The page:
You know, I read something else today which is kind of an interesting counterpoint to all of this.  A February 22 article in Ad Age by Jonathan Salem Baskin poses this question: What if Giving Up Your Brand Really Means Giving Up?  Essentially, it's all well and good that we've spent oodles of marketing dollars on "social" platforms and that we are allowing our customers/prospects drive the conversation about our brands and products.  This is particularly critical as he reminds us to look at Edelman's Trust Barometer which shows us that only 19% view social networking sites (like Facebook) as valuable sources of information (read more here).  

What does this mean?  we cannot excuse ourselves from presenting our brands and products in ways that are credible, meaningful and valuable.  In other words, recognizing the customer perceived or stated need and very clearly showing how we solve for that.  After we deliver that basic requirement, only then is it okay for us to tell customers to "talk amongst yourselves" and share experiences.  We always own the message regardless of the channel.  We can't just phone it in because we're all on Twitter, Facebook, Squidoo, etc.

Back to Rachel Roy and Nine West...  I absolutely believe that Rachel Roy got a bump (numbers don't lie) and that the same will happen for Nine West in its Lookbook and store.  The Nine West Facebook execution is exquisite and there is a tie in to the Nine West site.  I wonder about a few things though:
  • How much of the bump in fan base and transactions were simply due to "Wow" factor for people who just love technology?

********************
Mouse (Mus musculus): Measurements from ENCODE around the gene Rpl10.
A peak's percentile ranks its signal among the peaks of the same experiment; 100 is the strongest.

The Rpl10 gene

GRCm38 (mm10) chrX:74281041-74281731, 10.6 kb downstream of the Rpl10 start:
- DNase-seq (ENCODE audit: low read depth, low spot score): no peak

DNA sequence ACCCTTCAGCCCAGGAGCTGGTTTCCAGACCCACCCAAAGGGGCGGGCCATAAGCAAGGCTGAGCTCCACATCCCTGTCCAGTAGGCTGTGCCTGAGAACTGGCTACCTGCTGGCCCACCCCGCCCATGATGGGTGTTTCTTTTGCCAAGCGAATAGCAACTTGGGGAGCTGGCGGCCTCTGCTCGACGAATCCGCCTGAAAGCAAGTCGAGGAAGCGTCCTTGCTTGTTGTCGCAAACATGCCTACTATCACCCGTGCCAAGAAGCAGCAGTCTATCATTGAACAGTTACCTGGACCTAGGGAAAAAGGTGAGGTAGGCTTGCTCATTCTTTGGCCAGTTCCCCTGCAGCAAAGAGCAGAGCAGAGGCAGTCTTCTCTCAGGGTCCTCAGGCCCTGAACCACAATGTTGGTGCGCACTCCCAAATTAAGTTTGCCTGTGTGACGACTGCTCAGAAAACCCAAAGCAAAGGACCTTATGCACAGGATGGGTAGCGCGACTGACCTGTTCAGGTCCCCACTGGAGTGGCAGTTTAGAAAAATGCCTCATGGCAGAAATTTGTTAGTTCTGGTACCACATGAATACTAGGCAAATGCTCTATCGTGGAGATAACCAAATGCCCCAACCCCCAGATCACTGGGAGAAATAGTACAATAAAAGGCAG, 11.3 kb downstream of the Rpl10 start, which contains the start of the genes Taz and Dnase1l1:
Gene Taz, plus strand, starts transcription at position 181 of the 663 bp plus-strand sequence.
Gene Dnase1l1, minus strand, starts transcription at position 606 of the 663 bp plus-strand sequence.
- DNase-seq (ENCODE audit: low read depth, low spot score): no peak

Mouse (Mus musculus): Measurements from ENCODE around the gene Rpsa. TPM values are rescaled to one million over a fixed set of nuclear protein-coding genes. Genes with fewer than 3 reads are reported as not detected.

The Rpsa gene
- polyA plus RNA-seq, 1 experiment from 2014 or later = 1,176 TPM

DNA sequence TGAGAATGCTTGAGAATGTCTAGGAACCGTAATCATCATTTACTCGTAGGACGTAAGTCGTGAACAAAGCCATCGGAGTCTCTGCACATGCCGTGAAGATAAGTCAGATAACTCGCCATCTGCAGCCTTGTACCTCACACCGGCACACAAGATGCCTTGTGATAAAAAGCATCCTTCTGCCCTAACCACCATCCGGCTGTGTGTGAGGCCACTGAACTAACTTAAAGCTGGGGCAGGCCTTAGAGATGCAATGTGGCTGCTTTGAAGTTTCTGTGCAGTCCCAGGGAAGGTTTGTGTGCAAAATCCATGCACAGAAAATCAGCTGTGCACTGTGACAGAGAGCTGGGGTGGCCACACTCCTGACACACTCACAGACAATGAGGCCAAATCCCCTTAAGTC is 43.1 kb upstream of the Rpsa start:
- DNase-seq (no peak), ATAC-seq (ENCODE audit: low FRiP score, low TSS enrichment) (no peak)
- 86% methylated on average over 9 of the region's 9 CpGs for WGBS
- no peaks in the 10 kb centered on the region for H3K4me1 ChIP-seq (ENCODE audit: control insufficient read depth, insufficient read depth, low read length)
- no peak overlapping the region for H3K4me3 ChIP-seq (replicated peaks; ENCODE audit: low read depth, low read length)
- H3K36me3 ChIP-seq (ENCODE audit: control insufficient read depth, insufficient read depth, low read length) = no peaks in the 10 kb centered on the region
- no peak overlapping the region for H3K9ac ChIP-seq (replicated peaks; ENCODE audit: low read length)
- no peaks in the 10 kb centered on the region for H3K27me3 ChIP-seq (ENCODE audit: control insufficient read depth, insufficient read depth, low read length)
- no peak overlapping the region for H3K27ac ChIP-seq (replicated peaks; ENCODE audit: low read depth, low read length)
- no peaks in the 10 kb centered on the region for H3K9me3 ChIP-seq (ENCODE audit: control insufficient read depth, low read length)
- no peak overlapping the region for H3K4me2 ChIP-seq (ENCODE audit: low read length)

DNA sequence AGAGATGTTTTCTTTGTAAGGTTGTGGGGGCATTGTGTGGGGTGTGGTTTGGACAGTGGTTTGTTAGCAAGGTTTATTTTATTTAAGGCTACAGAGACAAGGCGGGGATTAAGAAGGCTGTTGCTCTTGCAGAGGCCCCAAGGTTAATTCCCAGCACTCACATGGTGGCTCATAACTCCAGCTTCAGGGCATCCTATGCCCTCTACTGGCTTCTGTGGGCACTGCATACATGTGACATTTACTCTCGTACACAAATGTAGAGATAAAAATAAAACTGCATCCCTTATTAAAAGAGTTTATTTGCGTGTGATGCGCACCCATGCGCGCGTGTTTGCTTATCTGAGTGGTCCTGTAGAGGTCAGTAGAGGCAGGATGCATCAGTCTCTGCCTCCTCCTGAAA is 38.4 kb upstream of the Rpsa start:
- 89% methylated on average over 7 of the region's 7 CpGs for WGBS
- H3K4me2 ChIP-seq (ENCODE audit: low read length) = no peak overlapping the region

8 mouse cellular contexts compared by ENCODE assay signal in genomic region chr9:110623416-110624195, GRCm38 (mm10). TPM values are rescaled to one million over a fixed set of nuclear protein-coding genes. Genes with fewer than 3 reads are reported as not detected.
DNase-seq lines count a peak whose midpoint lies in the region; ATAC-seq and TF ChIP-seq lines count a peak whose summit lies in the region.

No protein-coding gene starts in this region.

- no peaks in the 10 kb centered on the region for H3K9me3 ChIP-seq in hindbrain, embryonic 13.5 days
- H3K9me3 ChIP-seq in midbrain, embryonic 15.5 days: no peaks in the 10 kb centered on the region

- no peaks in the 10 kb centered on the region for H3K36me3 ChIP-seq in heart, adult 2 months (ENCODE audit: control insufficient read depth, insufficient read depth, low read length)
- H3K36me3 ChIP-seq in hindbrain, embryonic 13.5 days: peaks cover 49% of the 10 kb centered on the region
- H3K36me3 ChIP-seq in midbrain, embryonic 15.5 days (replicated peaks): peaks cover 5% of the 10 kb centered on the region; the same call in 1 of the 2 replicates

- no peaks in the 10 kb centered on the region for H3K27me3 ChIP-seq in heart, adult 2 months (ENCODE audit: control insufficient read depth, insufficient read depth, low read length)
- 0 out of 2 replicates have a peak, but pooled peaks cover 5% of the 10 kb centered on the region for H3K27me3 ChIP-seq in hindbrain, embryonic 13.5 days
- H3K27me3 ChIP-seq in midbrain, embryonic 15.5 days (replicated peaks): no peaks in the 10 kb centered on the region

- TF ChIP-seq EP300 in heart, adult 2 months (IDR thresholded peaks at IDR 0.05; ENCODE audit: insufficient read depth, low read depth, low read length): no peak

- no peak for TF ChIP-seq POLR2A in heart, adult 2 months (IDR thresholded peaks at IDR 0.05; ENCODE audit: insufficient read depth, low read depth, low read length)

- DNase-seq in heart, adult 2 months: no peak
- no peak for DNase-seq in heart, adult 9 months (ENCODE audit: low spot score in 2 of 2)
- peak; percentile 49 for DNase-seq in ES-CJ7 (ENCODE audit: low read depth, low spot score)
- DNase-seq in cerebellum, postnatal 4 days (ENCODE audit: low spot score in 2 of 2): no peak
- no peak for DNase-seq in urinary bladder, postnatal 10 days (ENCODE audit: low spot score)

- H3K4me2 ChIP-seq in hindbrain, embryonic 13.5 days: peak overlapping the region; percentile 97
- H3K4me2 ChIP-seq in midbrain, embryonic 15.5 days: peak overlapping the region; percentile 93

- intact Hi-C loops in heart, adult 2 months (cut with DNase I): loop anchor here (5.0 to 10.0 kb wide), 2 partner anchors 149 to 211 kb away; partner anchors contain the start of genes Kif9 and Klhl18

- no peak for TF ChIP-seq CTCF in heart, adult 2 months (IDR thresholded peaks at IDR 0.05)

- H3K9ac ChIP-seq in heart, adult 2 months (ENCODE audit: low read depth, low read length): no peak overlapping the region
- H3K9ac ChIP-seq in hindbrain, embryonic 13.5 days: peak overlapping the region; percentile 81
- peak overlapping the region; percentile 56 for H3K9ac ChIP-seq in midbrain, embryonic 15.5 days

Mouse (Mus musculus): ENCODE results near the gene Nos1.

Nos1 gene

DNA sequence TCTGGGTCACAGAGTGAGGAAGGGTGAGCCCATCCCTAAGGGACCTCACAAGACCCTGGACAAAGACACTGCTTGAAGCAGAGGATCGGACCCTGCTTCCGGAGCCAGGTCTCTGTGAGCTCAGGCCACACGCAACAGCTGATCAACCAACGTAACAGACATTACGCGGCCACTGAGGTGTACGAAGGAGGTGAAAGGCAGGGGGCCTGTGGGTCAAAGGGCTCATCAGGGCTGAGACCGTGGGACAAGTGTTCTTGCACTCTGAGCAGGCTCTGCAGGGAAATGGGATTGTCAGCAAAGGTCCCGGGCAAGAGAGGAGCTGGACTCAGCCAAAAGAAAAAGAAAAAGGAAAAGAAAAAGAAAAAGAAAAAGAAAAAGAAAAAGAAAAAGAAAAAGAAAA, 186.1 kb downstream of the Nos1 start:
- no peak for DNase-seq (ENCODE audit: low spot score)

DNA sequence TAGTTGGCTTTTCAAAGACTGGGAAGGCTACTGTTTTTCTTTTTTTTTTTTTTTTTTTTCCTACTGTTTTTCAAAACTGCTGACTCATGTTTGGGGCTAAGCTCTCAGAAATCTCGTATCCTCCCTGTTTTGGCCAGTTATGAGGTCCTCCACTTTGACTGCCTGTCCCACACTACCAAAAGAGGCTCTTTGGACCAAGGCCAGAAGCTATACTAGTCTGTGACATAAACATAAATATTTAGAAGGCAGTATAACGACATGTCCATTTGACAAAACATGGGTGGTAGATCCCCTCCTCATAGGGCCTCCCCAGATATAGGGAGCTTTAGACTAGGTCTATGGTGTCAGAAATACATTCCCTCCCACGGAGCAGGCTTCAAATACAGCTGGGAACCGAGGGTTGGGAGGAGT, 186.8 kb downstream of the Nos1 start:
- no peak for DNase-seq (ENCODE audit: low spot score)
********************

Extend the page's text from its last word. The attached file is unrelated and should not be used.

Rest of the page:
• If so, are Facebook shopping platform technology "early adopters" Nine West's only target?
  • Other than it being cool and the 15% discount, does it matter that I can buy shoes and purses on Facebook?  
  • How much of this "Wow" will stick after this type of pop up store becomes the norm?
  • Does "Wow" translate to customers becoming intelligent brand advocates or ambassadors to others?
  • How do we sell our message creditably so that our communicated core brand identity resonates with customers as they talk to one another about us?
  • Thinking ahead, will regular people like me see Fashion Week shows "as they happen" on Facebook or other outlets?
  • Related, can QVC/HSN/Insert shopping channel here start streaming video on Facebook so we can buy as we're changing our status updates?
  • And there are oodles of others...
Truth be told: I'd be a liar if I said I didn't find that pop up shop really interesting.  I wonder how other fan pages can find ways to engage people in similar ways.  Emeril Lagasse always wanted "smell-o-vision" on his shows - maybe it's not far off for my beloved M&Ms!

Let me know if you manage to visit the Nine West Facebook page and put in your thoughts in the comments section if you've the time!


Parissa Behnia

P.S.  I love this movie... here's the "11" clip:


  1. Hmm! Makes me wonder if Facebook would be a great platform to replace antiquated food shows in the foodservice industry.

  2. Interesting... I attended IDDBA last year and I'm thinking of how you could replicate that using this type of platform. Related yet not: I bet Peapod could do this very creditably.